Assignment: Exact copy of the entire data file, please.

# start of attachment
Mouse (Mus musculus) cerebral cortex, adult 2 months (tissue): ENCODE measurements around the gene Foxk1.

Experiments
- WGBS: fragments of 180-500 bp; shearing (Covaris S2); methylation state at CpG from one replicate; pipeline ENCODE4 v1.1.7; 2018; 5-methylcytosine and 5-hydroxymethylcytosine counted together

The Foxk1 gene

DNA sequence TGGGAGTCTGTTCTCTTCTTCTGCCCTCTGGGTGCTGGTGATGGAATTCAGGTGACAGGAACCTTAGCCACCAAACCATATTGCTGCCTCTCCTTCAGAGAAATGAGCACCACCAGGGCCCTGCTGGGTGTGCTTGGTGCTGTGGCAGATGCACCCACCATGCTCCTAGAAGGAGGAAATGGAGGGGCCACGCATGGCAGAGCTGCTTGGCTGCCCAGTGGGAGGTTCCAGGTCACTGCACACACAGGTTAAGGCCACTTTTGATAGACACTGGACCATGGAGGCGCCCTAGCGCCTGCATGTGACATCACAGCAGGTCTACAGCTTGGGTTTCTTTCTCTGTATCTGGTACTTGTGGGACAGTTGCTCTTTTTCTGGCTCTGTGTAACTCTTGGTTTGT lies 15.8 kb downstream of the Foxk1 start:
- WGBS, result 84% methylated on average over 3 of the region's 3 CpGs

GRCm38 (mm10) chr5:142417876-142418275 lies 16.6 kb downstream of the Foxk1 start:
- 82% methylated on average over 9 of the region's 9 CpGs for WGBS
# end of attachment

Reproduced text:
Mouse (Mus musculus) cerebral cortex, adult 2 months (tissue): ENCODE measurements around the gene Foxk1.

Experiments
- WGBS: fragments of 180-500 bp; shearing (Covaris S2); methylation state at CpG from one replicate; pipeline ENCODE4 v1.1.7; 2018; 5-methylcytosine and 5-hydroxymethylcytosine counted together

The Foxk1 gene

DNA sequence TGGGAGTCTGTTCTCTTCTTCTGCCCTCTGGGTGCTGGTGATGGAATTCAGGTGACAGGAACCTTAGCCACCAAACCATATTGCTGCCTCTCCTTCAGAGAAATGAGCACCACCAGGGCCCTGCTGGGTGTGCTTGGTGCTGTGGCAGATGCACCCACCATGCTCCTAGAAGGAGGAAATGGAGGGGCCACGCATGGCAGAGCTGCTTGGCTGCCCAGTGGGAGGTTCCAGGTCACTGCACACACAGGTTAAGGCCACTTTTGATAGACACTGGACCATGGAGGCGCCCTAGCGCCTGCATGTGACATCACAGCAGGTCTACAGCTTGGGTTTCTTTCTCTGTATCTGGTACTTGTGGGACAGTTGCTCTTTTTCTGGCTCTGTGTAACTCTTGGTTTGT lies 15.8 kb downstream of the Foxk1 start:
- WGBS, result 84% methylated on average over 3 of the region's 3 CpGs

GRCm38 (mm10) chr5:142417876-142418275 lies 16.6 kb downstream of the Foxk1 start:
- 82% methylated on average over 9 of the region's 9 CpGs for WGBS